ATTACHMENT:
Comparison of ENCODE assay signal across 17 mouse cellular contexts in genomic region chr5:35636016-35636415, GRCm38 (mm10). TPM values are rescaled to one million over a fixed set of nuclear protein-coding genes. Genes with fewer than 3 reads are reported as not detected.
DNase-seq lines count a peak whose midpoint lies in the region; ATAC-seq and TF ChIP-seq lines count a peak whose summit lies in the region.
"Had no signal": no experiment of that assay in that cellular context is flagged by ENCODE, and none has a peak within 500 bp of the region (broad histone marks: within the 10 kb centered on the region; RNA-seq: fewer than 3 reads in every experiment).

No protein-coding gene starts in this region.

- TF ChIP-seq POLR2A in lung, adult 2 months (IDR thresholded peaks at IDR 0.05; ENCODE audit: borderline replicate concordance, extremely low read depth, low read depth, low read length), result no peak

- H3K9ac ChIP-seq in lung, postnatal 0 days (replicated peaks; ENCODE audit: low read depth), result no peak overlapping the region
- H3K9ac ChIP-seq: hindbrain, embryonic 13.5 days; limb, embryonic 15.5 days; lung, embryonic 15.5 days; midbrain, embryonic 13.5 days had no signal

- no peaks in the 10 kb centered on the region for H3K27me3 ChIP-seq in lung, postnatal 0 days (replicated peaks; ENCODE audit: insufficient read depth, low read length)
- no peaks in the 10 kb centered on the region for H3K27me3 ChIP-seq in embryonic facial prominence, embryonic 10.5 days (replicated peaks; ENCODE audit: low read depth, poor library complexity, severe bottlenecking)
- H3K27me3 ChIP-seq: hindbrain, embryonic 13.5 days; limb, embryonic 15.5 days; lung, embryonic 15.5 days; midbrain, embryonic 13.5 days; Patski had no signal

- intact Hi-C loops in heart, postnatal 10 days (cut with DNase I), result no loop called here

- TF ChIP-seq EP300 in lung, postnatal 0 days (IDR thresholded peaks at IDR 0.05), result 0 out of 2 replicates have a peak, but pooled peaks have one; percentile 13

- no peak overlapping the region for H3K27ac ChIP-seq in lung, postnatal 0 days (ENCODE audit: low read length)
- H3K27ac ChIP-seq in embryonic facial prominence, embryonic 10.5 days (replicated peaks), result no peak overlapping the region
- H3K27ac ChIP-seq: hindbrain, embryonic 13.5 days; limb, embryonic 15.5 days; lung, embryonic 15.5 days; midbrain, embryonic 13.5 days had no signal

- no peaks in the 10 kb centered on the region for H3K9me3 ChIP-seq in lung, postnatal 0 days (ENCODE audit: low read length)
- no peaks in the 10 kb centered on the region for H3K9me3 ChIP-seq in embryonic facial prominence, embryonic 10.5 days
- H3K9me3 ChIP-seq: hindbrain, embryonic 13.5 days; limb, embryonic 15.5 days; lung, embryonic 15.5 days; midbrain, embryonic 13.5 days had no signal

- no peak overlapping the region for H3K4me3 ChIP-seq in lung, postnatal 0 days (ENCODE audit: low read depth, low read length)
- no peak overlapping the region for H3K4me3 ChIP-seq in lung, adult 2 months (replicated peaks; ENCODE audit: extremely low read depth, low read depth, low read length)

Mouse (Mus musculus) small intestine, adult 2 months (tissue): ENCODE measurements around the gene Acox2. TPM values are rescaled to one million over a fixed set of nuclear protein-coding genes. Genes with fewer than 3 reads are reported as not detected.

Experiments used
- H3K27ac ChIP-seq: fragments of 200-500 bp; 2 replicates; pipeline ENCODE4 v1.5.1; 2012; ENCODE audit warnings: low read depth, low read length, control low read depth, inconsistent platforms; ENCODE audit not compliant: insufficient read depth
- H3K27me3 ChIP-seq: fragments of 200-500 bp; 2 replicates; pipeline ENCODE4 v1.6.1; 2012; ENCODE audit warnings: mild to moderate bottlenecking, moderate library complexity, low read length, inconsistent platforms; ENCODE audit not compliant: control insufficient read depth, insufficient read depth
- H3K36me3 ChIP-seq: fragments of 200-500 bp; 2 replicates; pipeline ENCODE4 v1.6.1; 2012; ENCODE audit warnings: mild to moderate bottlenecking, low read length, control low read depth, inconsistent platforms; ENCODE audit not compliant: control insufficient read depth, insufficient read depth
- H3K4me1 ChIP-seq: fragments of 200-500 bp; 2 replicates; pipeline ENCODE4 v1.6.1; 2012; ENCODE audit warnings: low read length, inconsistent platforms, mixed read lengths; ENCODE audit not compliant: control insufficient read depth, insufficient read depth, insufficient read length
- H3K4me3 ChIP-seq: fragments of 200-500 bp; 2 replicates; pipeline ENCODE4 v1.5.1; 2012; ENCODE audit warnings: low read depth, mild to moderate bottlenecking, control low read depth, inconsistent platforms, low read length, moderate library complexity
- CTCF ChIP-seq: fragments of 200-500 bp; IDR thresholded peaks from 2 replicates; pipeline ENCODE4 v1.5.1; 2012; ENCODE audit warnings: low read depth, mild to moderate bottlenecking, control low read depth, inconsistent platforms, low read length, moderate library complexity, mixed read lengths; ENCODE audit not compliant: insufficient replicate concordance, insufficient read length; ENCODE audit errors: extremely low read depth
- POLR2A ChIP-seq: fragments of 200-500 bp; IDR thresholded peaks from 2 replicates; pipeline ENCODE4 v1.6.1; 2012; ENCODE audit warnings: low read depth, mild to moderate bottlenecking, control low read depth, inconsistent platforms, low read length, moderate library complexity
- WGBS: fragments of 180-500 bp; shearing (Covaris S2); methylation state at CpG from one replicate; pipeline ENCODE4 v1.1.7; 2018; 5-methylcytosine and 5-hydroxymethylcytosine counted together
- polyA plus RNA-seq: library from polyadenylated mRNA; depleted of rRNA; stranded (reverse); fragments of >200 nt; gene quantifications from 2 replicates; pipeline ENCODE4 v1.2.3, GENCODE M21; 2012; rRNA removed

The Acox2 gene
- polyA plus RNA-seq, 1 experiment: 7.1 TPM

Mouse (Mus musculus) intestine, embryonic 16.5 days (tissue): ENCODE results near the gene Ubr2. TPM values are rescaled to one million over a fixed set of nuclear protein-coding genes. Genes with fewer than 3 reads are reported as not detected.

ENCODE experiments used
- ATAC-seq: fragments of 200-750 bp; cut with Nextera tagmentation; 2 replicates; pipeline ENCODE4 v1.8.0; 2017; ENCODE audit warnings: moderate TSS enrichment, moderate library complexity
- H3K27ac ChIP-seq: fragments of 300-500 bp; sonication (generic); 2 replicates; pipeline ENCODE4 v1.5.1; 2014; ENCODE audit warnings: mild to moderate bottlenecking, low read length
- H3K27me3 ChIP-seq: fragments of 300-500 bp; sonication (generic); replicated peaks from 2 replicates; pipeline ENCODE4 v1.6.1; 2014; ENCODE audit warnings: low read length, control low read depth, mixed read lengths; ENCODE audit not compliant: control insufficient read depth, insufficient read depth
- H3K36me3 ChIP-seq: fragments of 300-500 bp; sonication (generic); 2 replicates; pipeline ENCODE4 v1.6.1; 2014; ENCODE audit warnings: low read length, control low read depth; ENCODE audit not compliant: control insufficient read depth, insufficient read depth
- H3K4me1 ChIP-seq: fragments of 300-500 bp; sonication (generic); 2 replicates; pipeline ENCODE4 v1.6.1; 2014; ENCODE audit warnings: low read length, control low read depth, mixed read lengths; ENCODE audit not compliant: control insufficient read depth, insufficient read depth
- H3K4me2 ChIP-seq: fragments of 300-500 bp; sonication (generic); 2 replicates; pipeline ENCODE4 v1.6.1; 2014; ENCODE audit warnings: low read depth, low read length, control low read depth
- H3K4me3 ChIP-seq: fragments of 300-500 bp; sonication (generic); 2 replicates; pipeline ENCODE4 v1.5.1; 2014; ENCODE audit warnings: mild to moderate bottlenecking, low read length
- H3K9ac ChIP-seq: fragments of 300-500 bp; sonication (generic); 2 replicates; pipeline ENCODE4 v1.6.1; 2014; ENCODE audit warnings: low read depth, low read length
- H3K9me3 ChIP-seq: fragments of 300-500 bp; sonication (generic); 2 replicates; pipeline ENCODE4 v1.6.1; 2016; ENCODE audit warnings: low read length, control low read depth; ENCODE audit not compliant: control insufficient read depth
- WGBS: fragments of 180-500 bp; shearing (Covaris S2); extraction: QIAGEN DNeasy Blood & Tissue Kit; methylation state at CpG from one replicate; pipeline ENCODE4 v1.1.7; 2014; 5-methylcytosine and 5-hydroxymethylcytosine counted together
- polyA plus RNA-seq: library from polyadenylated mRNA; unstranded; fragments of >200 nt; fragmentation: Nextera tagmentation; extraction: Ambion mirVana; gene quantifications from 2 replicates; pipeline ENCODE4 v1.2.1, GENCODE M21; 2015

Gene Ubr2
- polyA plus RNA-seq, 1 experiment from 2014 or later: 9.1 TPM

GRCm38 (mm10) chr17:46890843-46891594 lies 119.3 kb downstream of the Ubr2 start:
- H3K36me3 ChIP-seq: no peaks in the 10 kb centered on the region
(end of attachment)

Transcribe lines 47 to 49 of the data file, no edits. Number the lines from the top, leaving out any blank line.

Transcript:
Gene Ubr2
- polyA plus RNA-seq, 1 experiment from 2014 or later: 9.1 TPM

GRCm38 (mm10) chr17:46890843-46891594 lies 119.3 kb downstream of the Ubr2 start: